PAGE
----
It’s little wonder that both parties seem to be cracking up afterwards. Staring down the prospect of divided government and trying to figure out what went wrong for their respective defeats, both parties’ internal struggles are becoming increasingly public. 

Something else that has become more obvious—the Republican party is changing. Donald Trump performed better with every demographic…but white men. That’s right, after 4 long years of accusations of “white supremacy,” African Americans, Latinos, and Asians were all more likely to vote for Trump than in 2016.  

This suggests a few things about the American populace.  

First and foremost, doubling down on identity politics helped the Democrats mobilize middle class white voters—particularly those in the suburbs—while it did nothing for them among minority voters.  

Texas is a perfect example of this dynamic. Joe Biden won the longstanding Republican stronghold of Williamson County, something no Democrat has done since Jimmy Carter. Meanwhile, Donald Trump won Zapata County—a reliably Democratic county, which is largely Hispanic.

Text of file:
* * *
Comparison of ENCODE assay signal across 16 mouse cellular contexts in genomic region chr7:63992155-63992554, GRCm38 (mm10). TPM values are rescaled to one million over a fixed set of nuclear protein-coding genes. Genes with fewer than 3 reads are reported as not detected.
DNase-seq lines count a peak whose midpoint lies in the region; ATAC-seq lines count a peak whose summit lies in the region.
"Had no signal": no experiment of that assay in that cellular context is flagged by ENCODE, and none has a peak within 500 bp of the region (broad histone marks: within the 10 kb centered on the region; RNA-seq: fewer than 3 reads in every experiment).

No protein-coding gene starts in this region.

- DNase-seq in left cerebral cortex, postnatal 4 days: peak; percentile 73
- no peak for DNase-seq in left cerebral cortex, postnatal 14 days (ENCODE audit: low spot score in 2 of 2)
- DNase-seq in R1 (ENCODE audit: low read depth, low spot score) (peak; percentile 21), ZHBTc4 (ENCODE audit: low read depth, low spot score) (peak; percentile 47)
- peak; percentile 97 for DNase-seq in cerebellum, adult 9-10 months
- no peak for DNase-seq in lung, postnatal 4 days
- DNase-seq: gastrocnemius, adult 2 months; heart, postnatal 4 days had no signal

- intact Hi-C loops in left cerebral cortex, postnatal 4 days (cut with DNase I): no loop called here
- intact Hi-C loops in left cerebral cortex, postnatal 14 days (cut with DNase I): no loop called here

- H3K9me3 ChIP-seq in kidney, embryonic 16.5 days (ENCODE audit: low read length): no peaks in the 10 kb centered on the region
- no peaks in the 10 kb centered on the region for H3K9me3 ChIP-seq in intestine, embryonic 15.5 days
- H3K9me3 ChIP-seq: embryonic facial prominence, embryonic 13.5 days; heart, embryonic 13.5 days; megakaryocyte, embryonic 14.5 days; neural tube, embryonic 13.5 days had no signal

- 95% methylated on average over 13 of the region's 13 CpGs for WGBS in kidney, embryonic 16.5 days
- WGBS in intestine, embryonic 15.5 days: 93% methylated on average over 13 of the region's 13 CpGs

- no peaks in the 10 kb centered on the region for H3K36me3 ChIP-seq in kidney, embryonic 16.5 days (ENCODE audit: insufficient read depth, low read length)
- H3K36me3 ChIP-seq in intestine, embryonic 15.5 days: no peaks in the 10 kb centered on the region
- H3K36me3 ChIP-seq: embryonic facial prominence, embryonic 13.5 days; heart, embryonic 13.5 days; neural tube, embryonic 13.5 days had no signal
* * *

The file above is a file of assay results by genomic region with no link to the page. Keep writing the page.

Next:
Ironically, with these large changes throughout the state, the 2020 results were almost identical to those of 2016. In both cases, Donald Trump received just over 52% of the vote.  

Similar changes could be seen in Florida, where Republicans flipped two House seats in Miami—a decidedly diverse city.  

The next thing these odd changes suggest is that we truly don’t know what causes voters to turn out.  

Many pundits on the Right have said that Donald Trump’s “populism” has transformed the Republican party into a multi-ethnic, working-class party. But that’s conjecture at best.  

Donald Trump’s Presidency, despite the tweeting and the maniacal press coverage, was essentially identical to that of a normal Republican. He cut taxes, raised military spending, and appointed conservative judges. The largest change from former Republican presidents was in foreign policy; he started no new wars. Even then, his greatest foreign policy successes—the peace deals rapidly spreading throughout the Middle East—are a reflection of Republican ideals. By providing consistent, even strident, support for Israel and deploying unbridled military power in the face of multiple threats, the President created an environment in which peace could be achieved for the first time since Israel’s inception.